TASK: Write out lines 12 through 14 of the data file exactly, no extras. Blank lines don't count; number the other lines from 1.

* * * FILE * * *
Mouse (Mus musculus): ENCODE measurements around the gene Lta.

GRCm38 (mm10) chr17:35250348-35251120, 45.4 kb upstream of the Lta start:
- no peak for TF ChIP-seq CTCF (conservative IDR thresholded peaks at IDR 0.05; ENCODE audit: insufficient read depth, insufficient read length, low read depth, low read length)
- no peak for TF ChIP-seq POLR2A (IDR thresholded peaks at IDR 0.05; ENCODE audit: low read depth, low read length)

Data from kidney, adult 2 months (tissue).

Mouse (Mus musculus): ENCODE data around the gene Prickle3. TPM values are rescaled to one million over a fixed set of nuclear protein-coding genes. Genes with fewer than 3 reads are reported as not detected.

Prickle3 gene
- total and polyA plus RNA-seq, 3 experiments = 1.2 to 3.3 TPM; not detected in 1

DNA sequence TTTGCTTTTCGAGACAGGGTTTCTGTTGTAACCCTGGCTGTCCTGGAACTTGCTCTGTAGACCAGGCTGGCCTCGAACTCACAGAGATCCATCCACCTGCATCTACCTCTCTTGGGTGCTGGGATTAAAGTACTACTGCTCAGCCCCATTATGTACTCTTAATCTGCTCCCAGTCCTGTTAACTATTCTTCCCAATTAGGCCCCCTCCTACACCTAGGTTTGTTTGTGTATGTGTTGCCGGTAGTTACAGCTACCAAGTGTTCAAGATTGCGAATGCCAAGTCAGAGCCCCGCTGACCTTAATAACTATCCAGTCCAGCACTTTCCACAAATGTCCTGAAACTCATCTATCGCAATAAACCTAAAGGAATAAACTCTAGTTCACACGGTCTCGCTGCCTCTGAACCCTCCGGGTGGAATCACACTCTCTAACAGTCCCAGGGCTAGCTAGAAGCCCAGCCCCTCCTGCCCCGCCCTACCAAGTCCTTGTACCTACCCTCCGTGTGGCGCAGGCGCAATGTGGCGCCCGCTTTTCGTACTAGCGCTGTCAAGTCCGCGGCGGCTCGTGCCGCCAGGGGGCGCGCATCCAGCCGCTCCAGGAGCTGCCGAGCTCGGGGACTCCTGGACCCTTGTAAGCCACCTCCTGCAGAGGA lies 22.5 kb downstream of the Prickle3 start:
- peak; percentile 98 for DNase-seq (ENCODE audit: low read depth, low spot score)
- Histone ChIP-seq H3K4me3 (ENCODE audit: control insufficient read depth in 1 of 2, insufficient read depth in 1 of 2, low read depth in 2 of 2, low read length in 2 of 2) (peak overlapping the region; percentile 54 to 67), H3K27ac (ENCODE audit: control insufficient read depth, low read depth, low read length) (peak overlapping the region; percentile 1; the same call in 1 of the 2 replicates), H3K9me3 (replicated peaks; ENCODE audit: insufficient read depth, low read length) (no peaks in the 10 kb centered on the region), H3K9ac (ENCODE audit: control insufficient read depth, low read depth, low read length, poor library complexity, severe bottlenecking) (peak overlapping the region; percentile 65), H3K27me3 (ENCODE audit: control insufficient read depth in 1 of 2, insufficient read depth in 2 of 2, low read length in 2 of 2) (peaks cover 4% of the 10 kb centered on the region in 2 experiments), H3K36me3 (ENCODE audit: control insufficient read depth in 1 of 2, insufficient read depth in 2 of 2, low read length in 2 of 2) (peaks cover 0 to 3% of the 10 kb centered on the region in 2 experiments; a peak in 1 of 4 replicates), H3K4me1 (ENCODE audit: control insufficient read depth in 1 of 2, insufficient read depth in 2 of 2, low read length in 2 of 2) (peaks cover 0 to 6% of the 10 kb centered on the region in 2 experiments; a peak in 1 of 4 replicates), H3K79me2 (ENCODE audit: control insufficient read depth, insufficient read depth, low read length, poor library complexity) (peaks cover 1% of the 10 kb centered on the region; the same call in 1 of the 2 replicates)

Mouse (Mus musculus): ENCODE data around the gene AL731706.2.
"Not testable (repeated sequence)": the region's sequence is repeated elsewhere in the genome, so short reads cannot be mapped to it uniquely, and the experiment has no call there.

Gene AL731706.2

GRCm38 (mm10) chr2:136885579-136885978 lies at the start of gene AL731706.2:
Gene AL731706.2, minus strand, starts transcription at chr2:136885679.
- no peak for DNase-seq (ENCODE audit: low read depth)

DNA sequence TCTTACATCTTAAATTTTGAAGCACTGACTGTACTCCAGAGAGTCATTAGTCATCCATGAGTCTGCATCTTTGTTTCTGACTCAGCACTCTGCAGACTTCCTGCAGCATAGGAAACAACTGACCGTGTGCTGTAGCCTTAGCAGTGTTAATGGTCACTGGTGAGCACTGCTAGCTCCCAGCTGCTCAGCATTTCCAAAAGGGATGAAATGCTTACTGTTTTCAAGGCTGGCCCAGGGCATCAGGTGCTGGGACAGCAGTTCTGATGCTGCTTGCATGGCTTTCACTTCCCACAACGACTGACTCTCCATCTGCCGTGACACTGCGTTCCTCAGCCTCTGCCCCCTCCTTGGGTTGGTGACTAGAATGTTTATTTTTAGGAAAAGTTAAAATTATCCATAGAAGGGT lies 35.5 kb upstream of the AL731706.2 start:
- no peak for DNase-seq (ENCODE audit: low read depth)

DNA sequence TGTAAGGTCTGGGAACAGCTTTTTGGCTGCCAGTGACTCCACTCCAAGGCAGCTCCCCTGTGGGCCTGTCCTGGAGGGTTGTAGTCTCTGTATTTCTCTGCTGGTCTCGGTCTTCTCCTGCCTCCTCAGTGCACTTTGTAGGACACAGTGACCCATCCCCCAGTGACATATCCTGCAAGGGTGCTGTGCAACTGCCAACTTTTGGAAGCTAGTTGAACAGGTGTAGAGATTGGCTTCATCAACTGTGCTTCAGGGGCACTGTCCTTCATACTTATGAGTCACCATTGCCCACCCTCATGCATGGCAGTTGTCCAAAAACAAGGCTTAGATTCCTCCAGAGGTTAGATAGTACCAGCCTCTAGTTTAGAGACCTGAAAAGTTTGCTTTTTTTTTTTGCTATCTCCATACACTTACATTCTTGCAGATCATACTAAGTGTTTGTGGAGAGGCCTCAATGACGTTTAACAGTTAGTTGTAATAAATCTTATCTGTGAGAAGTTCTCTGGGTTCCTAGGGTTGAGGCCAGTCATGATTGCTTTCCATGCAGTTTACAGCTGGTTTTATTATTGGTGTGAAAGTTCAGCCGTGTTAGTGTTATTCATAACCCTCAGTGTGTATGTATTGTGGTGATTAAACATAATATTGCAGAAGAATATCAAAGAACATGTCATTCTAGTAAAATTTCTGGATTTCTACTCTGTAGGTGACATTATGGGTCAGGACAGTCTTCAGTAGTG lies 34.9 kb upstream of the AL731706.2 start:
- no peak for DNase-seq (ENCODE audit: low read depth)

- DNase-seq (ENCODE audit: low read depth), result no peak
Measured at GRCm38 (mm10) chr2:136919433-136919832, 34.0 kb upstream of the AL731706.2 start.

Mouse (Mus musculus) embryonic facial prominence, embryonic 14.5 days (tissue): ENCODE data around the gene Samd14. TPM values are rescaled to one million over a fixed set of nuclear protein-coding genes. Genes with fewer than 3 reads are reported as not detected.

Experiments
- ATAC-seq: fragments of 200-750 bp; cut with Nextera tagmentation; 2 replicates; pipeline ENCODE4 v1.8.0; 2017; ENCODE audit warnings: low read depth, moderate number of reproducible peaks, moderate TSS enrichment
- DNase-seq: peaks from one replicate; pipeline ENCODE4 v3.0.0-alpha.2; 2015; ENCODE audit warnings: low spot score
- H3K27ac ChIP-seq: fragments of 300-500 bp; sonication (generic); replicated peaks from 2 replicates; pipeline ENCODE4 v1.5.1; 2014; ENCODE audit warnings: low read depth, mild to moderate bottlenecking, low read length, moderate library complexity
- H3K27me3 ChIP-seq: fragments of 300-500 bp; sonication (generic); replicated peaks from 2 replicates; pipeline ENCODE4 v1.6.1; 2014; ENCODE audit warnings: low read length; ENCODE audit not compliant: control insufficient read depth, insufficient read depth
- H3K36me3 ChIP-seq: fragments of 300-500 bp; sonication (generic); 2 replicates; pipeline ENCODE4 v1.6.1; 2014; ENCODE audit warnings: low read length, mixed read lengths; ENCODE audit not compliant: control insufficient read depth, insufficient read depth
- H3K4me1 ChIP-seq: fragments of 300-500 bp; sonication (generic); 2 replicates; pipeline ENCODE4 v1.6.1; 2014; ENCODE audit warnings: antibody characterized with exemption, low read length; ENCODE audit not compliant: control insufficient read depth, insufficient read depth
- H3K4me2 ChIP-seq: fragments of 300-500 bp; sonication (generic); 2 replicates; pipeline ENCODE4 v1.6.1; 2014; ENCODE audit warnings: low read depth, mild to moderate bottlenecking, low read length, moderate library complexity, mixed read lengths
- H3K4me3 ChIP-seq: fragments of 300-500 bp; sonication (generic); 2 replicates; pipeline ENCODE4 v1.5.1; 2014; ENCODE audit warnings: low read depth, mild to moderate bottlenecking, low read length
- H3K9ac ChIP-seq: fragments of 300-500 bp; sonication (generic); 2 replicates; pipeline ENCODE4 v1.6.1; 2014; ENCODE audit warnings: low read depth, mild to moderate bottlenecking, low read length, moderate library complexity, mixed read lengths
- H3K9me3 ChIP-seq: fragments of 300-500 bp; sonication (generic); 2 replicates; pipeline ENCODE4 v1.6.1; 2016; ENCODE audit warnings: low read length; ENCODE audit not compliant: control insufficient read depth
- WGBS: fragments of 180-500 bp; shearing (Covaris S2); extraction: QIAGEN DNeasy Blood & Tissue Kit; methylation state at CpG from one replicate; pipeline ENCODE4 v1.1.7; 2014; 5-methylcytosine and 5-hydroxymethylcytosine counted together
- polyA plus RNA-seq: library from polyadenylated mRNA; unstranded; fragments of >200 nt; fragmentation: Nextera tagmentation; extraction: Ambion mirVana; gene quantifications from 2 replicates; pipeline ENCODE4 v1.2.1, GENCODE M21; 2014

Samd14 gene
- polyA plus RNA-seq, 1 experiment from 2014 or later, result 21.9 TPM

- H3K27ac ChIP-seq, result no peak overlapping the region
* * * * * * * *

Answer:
Mouse (Mus musculus): ENCODE data around the gene AL731706.2.
"Not testable (repeated sequence)": the region's sequence is repeated elsewhere in the genome, so short reads cannot be mapped to it uniquely, and the experiment has no call there.

Gene AL731706.2